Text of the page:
'David doing this will be good for our relationship': Ed Miliband’s farewell to brother David he beat to become Labour leader

Ed Miliband tells Andrew Grice he regrets that David is New York-bound, and does not rule out a comeback

Ed Miliband has revealed that he never really believed his brother David would return to frontline politics once he had beaten him to the Labour leadership.

In his first newspaper interview since David announced he was leaving Parliament, the Labour leader said he would try to use his brother’s talents “in one form or another” if he became Prime Minister.

Ed also denied he had previously promised his brother a clear run at the party leadership in 2010 – a belief that has fuelled a sense of betrayal among David’s friends and family. And he insisted his brother’s values would live on in the One Nation Labour party he is building.

Speaking candidly to The Independent about his tense relationship with his older brother, Ed admitted to “mixed emotions” about David’s departure to become chief executive of the International Rescue Committee (IRC), which provides humanitarian relief in more than 40 countries.

“On one level I am sad he was not able to come back. I will miss him because he is 3,000 miles away,” he said. “But on another level, I see him being incredibly excited and happy about this opportunity.”

Interviewed during a visit to Carlisle and Preston yesterday, Ed said David and he both welcomed “a sense of clarity about what he is going to do. That is good for him.”

His brother told him about the possible New York job offer in January. “He was really motivated by it. That was pretty clear from the moment we had the initial discussion about it. He is a very big talent. He needs a big job.”

Ed revealed that he did not try to talk David out of taking the post. But he did make clear his previous offers of a Shadow Cabinet post since the 2010 leadership election were not “time-limited”. “I wanted him to know the door was still open. It was important he knew there were choices.”

David Miliband repeatedly rejected offers to join the front bench. Ed said yesterday: “On day one I became leader, David was not keen. His position has been utterly consistent.”

Ed rejected claims that he told David his “time would come” when Cabinet ministers discussed plans to oust Gordon Brown as Prime Minister in 2009. Friends of David, and his wife Louise Shackelton, are said to believe this amounted to a promise not to stand against David if a vacancy arose after the 2010 general election. “No, honestly. It is not the case,” Ed said.

What did their 78-year-old mother Marion, widow of the Marxist academic Ralph, make of David’s move? “She would prefer her son not to be across the Atlantic but recognises it is a big job. It speaks to our family history (she and Ralph were refugees from the Nazis in the 1940s). David is repaying our debt.” Admitting the wounds from the leadership battle have not been completely soothed, Ed said: “Time has helped to heal it. I think David doing this (IRC) job, and being fulfilled in it, will be good for our relationship too. He will be doing something that excites him. While there was uncertainty about what he was going to do, it made the story incomplete.”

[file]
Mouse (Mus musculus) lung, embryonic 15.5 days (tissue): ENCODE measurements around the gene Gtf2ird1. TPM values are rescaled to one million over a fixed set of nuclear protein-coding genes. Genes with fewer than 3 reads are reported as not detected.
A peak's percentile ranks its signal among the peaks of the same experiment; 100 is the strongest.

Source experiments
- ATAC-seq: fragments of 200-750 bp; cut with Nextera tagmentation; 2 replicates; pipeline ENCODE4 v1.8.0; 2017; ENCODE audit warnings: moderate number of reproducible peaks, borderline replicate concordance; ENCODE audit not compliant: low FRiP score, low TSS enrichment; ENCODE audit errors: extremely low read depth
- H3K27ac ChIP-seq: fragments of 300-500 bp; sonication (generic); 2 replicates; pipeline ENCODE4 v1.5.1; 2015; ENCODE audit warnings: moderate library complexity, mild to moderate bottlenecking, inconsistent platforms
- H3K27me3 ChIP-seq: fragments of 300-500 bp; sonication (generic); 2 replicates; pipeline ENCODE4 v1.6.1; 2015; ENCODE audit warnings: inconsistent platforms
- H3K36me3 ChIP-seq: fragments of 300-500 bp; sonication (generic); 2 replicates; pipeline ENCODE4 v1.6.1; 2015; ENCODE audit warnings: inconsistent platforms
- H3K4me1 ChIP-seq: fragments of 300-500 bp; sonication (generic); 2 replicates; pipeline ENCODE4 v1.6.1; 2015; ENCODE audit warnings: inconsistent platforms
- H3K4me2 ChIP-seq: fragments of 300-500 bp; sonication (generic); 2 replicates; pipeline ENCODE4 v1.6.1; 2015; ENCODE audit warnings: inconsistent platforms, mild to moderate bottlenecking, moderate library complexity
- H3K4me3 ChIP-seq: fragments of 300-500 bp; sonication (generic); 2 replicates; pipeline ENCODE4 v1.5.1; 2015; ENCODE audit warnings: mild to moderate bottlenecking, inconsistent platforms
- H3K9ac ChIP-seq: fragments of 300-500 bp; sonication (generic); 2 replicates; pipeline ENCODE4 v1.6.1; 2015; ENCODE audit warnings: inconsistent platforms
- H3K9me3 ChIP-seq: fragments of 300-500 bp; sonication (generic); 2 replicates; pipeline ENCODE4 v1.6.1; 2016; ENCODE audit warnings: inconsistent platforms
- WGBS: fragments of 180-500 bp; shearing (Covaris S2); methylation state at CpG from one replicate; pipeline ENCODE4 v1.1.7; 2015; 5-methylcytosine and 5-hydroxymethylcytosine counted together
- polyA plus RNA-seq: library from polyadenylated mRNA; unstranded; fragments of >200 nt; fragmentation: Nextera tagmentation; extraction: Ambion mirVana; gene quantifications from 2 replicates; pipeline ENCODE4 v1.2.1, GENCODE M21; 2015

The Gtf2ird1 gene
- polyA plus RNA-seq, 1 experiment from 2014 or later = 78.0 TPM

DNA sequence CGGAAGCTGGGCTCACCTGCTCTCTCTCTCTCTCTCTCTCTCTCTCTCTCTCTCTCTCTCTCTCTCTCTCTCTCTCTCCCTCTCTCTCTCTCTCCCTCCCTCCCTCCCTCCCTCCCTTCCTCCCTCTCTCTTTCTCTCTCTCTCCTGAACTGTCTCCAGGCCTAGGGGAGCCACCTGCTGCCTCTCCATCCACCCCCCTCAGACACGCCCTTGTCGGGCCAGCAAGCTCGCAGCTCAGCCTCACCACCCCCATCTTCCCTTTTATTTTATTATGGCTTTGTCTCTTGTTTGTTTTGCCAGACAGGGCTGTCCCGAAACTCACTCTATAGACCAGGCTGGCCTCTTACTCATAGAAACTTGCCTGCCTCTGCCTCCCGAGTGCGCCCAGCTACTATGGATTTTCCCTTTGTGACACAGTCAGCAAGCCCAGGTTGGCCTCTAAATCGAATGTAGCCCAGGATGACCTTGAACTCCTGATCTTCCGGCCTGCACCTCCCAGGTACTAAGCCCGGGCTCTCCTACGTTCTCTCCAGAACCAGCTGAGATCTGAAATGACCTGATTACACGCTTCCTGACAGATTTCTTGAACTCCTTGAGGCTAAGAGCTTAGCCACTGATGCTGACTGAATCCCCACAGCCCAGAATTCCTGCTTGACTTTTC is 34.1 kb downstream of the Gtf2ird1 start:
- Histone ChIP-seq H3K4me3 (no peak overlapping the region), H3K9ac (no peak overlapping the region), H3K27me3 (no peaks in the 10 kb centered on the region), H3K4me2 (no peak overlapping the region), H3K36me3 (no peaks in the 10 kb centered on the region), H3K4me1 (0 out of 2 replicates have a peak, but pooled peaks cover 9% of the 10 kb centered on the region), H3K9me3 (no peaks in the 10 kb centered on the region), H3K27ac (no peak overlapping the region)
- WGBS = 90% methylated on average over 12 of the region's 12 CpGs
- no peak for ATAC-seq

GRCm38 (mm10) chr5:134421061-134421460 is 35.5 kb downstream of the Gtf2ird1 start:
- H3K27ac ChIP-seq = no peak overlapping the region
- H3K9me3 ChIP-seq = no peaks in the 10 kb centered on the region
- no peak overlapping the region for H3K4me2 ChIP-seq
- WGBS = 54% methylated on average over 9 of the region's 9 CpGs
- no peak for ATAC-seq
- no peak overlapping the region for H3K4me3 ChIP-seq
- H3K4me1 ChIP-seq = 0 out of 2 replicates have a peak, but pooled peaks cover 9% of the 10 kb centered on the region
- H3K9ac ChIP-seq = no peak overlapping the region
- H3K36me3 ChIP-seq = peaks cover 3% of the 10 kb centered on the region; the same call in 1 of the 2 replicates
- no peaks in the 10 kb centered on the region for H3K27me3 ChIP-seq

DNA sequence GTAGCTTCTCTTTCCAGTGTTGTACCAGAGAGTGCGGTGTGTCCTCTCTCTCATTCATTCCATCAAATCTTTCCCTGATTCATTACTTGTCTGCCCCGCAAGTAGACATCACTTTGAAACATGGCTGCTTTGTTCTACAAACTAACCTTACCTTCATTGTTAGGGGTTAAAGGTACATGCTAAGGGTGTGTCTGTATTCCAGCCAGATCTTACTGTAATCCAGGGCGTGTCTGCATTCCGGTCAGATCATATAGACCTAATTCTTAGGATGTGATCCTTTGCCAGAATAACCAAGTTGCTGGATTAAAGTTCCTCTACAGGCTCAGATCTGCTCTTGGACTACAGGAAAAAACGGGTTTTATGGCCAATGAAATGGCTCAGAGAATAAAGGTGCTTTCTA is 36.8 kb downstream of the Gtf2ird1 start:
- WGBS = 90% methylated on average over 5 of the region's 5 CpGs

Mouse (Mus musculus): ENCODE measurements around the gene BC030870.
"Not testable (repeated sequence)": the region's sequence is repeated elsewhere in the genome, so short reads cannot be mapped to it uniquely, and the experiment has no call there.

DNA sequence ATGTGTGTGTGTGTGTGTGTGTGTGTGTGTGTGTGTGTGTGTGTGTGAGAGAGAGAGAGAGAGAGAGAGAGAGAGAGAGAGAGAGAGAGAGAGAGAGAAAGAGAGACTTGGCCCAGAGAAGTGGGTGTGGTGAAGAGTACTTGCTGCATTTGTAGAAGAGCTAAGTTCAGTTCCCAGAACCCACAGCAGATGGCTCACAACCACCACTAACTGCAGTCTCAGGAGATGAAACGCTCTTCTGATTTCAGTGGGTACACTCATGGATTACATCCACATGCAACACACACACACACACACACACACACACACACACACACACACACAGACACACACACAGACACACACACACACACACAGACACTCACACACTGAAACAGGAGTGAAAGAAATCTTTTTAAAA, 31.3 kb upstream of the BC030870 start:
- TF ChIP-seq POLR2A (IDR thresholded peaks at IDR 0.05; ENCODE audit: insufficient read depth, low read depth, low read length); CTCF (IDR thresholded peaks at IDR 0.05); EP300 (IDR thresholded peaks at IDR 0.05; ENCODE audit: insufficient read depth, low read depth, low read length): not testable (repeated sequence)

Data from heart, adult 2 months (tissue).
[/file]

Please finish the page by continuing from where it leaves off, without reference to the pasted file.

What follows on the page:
Ed did not share David’s analysis that a Shadow Cabinet return would revive the “soap opera” about them and make it impossible to work.

“I think we had put it behind us,” he said. “But he was not in a long-term sustainable situation. He was doing good things but he needed more of an outlet for his talents. It was either Shadow Cabinet or something else.”

Although Ed believed either option “could be made to work”, he added: “It is important that he made the decision that was right for him. I know he 100 per cent believes it is. It is very important for me that he is happy and fulfilled. I think he will be in this job.”

Ed will “definitely” continue to take advice from the former Foreign Secretary across the water. “We talked a lot more in the last year than in the previous 18 months. With him having a genuinely outside perspective, it will become easier.”

Ed went on: “I don’t think we have seen the last of him in British public life. If I am Prime Minister, it would be crazy not to think how to use his talents in one form or another.”

He was reluctant to speculate on David’s role. “Having closed one chapter, I don’t want to open a new one at the moment.” He added: “The next Labour government will need all the talents at its disposal. I am not raising speculation about day one. I will try to find a way of using his talents at some point.” Ed rejected calls for him to appoint experienced figures such as Alistair Darling, Alan Johnson or Jack Straw to his first Cabinet, saying he talks to them regularly but that they feel they have done their bit in government.

Significantly, he disclosed that David believes his self-exile is not permanent. “I am not emigrating,” David told his brother when they planned this week’s announcement.

Dismissing the idea that David’s departure is part of a Labour lurch to the left, Ed said his brother agreed the party had to move on from New Labour. But he admitted he is trying to “shape the agenda of the centre ground” on which all elections are fought.

“The centre ground is a changing place, as times and politics change. Frankly, the biggest challenge we face is different to the challenge New Labour faced. We have to convince people that things will be different under a Labour government. Part of the challenge is reassurance but a large part of it is that so many people say ‘All politicians are the same, power lies somewhere else, it makes no difference who I vote for, my life is not going to be any different, the mess the country is in is too big to be sorted’.”